The same applies to the box contents: question cards, for instance, might be wrapped to reduce their vulnerability as they leave the production line for the next step in the process.
We’re not talking dramatic damage, here. Scratches or a scuffed-up box corner give shoppers a reason to pass over a game, or to demand a discount – however unreasonable that might sound.
(It’s a bit like the problems that supermarkets have always had. People say that they don’t mind wonky parsnips, but, in reality, these are the ones left unsold and thrown away at the end of the day. That’s why you can often now buy packets of wonky parsnips, at a big discount. But there simply isn’t a big enough market for wonky board games.)
Anyway, for this reason, retailers understandably demand pristine stock, which – at present – means wrap. We say ‘at present’ because we’re monitoring this field *very* closely; there are some exciting alternatives in development that we’ll be jumping at just as soon as they’re practical for the hundreds of thousands of units we ship annually.
The box itself
Sometimes we’re asked if the box could be smaller, or whether a game really needs a box at all. And the answer is: smaller, or thinner, or non-existent boxes might be cheaper for us to create, to ship and to store. But we’re afraid this is a non-runner in the vast majority of cases, if a game’s going to have any chance in the commercial world.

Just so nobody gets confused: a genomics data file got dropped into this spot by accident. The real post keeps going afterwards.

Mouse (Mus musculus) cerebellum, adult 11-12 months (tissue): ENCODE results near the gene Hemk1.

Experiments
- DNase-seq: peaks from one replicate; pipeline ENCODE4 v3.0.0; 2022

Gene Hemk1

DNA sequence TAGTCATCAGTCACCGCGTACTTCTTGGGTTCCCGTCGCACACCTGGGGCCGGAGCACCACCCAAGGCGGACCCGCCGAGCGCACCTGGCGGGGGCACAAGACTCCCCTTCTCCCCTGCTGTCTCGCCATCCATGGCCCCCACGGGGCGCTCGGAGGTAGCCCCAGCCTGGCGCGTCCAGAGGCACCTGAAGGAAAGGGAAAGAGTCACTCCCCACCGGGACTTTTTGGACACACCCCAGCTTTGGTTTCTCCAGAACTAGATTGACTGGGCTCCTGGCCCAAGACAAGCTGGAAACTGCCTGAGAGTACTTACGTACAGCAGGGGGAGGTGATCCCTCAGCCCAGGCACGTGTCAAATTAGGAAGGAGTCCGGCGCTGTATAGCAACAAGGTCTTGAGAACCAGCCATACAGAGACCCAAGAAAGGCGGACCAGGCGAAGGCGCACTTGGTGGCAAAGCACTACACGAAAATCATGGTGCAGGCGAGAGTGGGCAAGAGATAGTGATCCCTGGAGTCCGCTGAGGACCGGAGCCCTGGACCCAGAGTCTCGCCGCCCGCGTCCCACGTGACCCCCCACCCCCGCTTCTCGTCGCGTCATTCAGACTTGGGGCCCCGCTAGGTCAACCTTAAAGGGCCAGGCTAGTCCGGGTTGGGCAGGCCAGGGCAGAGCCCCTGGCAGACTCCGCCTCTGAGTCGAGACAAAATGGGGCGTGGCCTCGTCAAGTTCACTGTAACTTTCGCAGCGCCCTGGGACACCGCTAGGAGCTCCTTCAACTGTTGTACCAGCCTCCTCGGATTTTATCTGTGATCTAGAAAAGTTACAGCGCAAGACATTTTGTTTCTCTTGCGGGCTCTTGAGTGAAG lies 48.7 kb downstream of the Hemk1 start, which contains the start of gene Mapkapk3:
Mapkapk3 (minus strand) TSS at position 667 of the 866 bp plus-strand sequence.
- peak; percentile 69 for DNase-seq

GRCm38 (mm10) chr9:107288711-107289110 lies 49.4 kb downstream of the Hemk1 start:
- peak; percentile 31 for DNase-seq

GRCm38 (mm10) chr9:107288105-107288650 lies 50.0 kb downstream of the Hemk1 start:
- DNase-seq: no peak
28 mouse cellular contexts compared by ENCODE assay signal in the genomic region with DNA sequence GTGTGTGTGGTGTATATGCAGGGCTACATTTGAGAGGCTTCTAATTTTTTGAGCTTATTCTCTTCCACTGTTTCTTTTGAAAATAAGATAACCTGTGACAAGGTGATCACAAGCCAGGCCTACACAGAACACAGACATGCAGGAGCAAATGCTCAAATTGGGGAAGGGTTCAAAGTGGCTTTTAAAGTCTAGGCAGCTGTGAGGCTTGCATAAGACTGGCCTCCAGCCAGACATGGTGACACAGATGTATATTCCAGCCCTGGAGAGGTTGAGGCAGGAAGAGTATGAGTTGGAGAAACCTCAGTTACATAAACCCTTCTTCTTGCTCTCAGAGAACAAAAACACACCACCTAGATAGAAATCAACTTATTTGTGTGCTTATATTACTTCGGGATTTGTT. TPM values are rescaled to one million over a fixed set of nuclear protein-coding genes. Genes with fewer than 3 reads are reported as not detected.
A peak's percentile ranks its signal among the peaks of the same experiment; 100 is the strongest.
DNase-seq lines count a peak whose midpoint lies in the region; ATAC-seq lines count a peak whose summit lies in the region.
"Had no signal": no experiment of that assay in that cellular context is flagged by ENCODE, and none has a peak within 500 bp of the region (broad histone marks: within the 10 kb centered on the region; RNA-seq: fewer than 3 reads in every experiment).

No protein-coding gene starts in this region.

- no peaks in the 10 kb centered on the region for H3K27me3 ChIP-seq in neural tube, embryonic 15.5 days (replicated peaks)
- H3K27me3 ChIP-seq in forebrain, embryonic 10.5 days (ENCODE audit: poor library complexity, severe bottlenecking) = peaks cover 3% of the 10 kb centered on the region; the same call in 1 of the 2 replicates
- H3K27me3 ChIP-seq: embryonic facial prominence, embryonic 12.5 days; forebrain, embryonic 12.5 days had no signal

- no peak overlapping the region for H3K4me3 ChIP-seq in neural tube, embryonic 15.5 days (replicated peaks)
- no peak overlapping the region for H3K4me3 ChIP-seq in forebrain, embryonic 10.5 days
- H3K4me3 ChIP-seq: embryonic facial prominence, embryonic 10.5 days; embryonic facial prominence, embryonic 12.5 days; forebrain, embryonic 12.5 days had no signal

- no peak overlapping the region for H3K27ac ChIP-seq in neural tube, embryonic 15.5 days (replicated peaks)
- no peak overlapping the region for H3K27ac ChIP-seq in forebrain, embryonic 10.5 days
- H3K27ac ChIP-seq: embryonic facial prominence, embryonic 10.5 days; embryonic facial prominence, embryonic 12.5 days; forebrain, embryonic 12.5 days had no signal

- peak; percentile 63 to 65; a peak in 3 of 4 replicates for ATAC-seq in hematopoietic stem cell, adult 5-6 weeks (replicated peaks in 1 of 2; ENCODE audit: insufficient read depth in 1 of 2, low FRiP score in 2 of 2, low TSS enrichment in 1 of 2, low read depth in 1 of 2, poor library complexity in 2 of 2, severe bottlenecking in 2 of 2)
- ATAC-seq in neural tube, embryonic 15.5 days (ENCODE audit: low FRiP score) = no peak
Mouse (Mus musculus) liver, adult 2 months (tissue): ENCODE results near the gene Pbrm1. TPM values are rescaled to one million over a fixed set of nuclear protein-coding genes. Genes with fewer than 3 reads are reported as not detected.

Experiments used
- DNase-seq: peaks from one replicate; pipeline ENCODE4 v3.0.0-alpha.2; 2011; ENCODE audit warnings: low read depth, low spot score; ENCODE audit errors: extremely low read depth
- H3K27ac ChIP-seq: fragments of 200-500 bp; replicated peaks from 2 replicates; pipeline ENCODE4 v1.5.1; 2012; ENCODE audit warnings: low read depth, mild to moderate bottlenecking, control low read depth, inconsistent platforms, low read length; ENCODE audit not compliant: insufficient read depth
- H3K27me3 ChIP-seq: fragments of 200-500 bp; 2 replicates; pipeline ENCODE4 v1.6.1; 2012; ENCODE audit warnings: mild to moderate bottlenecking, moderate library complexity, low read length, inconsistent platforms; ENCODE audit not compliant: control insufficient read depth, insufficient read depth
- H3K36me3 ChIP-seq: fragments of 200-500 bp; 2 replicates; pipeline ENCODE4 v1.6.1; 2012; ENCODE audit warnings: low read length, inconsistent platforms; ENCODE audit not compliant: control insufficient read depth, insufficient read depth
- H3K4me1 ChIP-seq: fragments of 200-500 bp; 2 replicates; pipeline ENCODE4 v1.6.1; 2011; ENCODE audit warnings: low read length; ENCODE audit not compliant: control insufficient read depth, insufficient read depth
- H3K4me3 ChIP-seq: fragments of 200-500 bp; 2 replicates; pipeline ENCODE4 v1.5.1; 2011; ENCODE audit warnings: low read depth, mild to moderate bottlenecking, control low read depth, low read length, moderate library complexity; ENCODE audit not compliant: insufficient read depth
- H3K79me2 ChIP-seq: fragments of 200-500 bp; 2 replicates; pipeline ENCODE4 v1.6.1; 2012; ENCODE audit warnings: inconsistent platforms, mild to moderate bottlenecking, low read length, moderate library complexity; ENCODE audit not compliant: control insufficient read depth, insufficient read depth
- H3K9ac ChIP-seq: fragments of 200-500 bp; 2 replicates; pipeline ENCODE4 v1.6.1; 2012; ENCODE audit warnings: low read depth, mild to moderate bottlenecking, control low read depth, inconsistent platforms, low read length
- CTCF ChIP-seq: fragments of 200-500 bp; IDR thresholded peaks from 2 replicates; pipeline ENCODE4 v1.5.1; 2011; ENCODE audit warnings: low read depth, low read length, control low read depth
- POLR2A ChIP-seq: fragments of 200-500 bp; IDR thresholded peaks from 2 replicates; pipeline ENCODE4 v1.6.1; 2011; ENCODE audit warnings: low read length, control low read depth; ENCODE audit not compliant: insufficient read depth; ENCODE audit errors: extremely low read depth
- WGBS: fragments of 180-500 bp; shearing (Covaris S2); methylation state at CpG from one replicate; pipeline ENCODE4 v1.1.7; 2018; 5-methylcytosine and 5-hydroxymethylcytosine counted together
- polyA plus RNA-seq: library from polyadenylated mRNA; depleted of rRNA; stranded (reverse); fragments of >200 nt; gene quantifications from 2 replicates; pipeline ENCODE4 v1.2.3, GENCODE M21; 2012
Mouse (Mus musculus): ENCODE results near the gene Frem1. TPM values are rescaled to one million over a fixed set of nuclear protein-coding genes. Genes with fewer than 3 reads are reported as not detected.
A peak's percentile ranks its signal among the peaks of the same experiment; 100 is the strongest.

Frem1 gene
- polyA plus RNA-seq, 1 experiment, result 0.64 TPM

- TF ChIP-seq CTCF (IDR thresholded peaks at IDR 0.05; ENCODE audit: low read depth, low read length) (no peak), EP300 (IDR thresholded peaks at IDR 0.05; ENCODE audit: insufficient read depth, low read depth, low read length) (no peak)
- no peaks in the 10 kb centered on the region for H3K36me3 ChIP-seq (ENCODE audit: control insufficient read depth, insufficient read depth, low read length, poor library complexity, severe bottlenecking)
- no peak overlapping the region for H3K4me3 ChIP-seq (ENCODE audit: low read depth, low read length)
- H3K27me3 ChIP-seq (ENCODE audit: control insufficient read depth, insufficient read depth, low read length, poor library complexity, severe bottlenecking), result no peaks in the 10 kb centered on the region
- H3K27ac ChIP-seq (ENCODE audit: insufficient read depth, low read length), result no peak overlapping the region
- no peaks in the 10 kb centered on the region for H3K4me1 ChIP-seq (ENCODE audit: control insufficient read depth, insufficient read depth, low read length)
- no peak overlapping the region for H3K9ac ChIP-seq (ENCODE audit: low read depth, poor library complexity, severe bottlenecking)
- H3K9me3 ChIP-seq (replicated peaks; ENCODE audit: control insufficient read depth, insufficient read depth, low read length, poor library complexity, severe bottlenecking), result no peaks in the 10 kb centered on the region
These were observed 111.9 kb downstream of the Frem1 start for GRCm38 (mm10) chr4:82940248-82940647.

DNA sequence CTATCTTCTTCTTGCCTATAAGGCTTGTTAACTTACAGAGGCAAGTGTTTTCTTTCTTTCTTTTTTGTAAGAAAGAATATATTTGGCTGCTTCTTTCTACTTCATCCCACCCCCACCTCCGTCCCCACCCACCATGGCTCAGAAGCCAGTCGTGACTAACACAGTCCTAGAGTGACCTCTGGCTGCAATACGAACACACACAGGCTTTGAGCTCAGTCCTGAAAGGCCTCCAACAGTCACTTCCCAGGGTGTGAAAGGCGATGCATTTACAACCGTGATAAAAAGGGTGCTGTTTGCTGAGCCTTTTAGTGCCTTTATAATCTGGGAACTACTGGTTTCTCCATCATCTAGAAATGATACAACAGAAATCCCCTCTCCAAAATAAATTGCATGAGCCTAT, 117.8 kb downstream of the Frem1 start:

You only have to step into a branch of Smyths Toy Superstore to see the reason why. Board games tower above and around you; a wall of colour and excitement with literally hundreds of alternatives from rival manufacturers using every design trick in the book to compete for the shopper’s eye. Your local independent toy store is much like this, just on a smaller scale. Retailers want – and need – to create striking displays; that’s why toy shops are such thrilling places for kids (big and small). Which means that manufacturers need to provide exciting boxes with real retail presence.
Internet retailing is important, of course. And some consumers know exactly what they want, and they purchase games for themselves, and they don’t mind what they’re contained in.
But a high proportion of family board games are bought as gifts. And – just like with chocolates – people want to gift a quality box; one which reflects their appreciation of the recipient, and values the many, many hours that’s been spent developing the game.
So – for now at least – boxes and packaging are here to stay. But in as ethical fashion as we can make them.
This has been a bit of a lengthy post! Obviously, we can talk only from a Drumond Park perspective, but all the issues and challenges are industry-wide… and common to many other industries, also.
At the end of the day, enjoying board games is a pretty environmentally-friendly hobby, compared to many. And we’re absolutely clear here that our aim is to create games that will be bought then enjoyed for years to come. That doesn’t stop us always looking at ways that we can do better.